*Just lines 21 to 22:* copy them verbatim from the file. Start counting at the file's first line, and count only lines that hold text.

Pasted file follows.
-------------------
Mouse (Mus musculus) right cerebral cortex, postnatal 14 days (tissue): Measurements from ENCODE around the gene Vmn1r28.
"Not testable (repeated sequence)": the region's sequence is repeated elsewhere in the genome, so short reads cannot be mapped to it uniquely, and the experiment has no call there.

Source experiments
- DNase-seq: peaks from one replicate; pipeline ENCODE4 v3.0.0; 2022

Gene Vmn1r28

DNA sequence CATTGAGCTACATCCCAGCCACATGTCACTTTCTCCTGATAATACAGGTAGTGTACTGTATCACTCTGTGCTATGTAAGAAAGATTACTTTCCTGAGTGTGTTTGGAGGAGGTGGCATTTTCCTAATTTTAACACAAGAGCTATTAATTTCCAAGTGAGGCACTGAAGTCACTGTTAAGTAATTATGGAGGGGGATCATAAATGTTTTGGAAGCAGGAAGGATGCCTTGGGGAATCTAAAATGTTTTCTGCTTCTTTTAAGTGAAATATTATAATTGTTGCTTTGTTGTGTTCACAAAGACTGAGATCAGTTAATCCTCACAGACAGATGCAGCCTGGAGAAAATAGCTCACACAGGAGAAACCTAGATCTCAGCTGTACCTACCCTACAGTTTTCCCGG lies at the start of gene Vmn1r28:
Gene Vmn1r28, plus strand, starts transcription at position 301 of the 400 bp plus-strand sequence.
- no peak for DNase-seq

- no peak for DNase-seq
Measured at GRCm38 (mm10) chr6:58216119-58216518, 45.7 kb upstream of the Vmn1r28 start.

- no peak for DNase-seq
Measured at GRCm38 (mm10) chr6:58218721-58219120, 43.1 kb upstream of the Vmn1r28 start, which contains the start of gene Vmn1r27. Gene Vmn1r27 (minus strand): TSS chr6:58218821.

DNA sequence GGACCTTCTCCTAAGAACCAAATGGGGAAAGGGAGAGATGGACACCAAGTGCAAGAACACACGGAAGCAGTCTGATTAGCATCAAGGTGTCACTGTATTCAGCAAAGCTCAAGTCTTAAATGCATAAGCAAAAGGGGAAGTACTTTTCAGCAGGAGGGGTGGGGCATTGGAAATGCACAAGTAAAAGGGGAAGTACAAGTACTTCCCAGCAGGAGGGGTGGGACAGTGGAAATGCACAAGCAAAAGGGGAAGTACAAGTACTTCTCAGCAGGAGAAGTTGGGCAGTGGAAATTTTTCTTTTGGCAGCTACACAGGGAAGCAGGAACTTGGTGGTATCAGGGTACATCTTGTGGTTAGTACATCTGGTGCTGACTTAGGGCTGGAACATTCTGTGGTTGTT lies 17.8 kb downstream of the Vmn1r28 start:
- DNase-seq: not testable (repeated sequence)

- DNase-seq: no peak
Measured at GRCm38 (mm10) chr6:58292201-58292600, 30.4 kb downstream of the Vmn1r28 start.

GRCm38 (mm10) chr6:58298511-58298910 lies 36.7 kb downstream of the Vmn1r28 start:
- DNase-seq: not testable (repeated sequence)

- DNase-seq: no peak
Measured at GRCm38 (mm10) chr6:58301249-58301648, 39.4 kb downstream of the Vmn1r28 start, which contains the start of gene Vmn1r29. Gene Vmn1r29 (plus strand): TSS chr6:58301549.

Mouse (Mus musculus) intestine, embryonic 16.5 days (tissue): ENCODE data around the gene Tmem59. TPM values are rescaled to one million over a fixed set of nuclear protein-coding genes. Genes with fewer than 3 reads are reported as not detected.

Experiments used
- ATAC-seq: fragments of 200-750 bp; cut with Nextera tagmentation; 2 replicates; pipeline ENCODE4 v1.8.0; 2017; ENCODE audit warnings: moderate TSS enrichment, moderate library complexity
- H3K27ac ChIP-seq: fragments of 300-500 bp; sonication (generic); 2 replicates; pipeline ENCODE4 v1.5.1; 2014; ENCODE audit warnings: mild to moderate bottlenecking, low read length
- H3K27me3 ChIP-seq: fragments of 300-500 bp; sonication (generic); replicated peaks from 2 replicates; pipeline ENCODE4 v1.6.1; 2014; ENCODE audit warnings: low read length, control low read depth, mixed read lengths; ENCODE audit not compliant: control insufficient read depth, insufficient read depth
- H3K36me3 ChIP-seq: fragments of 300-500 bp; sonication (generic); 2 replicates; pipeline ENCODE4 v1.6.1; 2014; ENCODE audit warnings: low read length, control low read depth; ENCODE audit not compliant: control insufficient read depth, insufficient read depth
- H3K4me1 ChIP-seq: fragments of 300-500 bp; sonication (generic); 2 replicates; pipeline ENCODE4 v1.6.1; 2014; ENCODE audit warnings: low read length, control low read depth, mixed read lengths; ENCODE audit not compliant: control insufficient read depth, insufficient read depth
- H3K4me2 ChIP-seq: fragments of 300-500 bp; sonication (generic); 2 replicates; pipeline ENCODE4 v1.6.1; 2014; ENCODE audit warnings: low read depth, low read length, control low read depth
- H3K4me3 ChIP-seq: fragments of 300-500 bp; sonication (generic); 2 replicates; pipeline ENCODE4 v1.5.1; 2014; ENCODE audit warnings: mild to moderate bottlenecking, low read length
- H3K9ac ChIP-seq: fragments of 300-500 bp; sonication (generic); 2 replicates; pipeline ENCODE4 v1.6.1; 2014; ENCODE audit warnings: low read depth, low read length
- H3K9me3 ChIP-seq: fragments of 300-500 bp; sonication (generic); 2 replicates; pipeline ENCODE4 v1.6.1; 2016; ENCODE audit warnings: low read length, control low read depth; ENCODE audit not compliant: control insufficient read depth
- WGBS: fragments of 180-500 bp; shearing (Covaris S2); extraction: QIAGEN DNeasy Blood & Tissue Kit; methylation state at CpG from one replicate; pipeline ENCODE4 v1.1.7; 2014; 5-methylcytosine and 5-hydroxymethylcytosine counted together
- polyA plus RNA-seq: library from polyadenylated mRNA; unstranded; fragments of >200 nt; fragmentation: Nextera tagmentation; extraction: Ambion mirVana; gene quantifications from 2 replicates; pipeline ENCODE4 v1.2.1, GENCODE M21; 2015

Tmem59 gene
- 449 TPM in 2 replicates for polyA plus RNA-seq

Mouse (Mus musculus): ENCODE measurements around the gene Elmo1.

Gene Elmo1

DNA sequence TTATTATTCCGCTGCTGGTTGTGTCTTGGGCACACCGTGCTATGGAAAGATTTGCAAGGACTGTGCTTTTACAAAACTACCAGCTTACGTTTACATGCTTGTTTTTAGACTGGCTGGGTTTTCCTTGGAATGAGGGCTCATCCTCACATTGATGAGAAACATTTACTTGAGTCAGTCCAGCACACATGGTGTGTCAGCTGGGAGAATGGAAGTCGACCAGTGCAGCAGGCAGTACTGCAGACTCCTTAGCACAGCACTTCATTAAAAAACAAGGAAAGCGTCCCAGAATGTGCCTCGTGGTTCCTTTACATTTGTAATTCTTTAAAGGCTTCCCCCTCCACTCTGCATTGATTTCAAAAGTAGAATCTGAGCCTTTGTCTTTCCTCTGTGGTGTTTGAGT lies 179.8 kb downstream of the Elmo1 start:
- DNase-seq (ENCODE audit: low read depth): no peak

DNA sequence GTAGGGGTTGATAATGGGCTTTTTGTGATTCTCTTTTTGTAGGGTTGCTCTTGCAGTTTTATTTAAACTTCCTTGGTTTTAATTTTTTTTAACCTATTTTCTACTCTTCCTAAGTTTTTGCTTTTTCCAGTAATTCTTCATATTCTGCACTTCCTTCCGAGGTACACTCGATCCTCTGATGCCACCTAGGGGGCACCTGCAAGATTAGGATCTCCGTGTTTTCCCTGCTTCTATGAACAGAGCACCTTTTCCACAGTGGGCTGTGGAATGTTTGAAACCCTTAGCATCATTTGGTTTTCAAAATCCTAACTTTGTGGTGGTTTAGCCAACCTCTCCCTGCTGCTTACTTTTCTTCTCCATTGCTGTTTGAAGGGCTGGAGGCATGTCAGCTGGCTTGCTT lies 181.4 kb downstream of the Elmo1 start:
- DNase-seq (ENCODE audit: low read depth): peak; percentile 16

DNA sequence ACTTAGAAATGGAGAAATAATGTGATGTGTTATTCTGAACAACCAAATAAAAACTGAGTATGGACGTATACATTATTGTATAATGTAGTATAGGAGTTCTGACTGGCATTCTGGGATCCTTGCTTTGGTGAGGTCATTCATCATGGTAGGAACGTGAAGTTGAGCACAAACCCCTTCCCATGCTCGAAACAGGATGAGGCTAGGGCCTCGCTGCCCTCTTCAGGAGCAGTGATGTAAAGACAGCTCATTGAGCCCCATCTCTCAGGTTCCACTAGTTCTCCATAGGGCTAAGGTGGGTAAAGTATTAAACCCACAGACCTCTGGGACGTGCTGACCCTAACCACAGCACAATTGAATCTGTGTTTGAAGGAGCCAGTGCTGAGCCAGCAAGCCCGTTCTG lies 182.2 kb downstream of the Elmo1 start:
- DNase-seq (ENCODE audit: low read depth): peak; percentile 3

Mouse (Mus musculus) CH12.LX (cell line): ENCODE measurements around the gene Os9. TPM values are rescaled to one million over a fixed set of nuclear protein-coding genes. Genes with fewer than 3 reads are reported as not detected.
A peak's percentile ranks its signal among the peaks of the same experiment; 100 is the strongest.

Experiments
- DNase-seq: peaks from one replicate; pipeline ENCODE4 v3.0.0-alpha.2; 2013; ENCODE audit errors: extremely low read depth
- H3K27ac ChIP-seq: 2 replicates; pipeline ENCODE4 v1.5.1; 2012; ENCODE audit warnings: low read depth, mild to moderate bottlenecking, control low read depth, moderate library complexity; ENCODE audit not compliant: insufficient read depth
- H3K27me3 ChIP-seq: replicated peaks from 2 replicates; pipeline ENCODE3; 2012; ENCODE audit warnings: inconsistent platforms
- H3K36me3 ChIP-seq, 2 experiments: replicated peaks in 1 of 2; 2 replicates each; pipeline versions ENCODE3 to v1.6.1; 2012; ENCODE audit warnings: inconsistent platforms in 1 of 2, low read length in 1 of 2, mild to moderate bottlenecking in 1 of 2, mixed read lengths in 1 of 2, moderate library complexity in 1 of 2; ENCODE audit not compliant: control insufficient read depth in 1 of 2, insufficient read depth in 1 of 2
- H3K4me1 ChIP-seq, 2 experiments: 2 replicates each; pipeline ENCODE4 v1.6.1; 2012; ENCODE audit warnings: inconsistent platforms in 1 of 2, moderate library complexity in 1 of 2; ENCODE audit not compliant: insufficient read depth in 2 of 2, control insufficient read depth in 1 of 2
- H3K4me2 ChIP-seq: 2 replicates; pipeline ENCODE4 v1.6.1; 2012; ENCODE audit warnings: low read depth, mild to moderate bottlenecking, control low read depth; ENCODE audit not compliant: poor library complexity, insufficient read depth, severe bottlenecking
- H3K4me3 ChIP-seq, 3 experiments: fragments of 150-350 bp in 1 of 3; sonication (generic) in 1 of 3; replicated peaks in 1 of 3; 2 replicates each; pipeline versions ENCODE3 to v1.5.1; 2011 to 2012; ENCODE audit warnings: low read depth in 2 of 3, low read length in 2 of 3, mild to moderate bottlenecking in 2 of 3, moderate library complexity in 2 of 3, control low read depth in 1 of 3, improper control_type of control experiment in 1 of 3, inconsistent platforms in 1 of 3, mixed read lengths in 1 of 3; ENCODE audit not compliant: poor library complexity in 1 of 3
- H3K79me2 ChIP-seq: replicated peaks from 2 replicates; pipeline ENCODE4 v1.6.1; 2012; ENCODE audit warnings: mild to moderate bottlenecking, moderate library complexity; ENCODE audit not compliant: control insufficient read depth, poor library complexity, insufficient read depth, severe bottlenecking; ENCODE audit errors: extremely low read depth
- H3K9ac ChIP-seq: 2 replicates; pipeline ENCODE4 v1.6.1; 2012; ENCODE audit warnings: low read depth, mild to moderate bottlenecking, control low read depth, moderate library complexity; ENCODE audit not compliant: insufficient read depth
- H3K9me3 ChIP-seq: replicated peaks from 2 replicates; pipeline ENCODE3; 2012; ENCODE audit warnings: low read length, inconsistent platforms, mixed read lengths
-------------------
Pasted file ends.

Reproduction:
Mouse (Mus musculus) intestine, embryonic 16.5 days (tissue): ENCODE data around the gene Tmem59. TPM values are rescaled to one million over a fixed set of nuclear protein-coding genes. Genes with fewer than 3 reads are reported as not detected.

Experiments used